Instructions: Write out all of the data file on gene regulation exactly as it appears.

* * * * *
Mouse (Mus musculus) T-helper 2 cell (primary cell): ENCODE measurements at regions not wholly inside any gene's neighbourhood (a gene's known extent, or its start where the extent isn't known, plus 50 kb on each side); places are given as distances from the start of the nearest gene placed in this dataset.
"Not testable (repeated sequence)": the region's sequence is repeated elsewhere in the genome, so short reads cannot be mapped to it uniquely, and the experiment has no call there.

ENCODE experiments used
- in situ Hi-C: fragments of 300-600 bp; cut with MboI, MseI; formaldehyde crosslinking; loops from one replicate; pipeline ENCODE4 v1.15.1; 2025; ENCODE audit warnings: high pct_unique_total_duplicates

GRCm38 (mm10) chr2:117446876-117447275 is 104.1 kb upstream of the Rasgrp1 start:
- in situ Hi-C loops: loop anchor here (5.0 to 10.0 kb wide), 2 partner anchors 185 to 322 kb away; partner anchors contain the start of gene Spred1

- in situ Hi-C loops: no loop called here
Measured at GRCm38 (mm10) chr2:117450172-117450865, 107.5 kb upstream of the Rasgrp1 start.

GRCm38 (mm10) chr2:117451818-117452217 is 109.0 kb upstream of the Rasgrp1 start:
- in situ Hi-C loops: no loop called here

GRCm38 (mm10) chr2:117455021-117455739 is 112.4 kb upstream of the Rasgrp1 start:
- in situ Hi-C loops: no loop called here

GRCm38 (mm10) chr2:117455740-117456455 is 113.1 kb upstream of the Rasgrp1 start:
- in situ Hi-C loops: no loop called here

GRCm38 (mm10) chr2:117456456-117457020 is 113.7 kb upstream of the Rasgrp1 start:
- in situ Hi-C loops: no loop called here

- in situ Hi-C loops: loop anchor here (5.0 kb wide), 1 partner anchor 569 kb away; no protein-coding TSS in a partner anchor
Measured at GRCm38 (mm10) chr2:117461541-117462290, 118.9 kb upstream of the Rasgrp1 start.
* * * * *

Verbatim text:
Mouse (Mus musculus) T-helper 2 cell (primary cell): ENCODE measurements at regions not wholly inside any gene's neighbourhood (a gene's known extent, or its start where the extent isn't known, plus 50 kb on each side); places are given as distances from the start of the nearest gene placed in this dataset.
"Not testable (repeated sequence)": the region's sequence is repeated elsewhere in the genome, so short reads cannot be mapped to it uniquely, and the experiment has no call there.

ENCODE experiments used
- in situ Hi-C: fragments of 300-600 bp; cut with MboI, MseI; formaldehyde crosslinking; loops from one replicate; pipeline ENCODE4 v1.15.1; 2025; ENCODE audit warnings: high pct_unique_total_duplicates

GRCm38 (mm10) chr2:117446876-117447275 is 104.1 kb upstream of the Rasgrp1 start:
- in situ Hi-C loops: loop anchor here (5.0 to 10.0 kb wide), 2 partner anchors 185 to 322 kb away; partner anchors contain the start of gene Spred1

- in situ Hi-C loops: no loop called here
Measured at GRCm38 (mm10) chr2:117450172-117450865, 107.5 kb upstream of the Rasgrp1 start.

GRCm38 (mm10) chr2:117451818-117452217 is 109.0 kb upstream of the Rasgrp1 start:
- in situ Hi-C loops: no loop called here

GRCm38 (mm10) chr2:117455021-117455739 is 112.4 kb upstream of the Rasgrp1 start:
- in situ Hi-C loops: no loop called here

GRCm38 (mm10) chr2:117455740-117456455 is 113.1 kb upstream of the Rasgrp1 start:
- in situ Hi-C loops: no loop called here

GRCm38 (mm10) chr2:117456456-117457020 is 113.7 kb upstream of the Rasgrp1 start:
- in situ Hi-C loops: no loop called here

- in situ Hi-C loops: loop anchor here (5.0 kb wide), 1 partner anchor 569 kb away; no protein-coding TSS in a partner anchor
Measured at GRCm38 (mm10) chr2:117461541-117462290, 118.9 kb upstream of the Rasgrp1 start.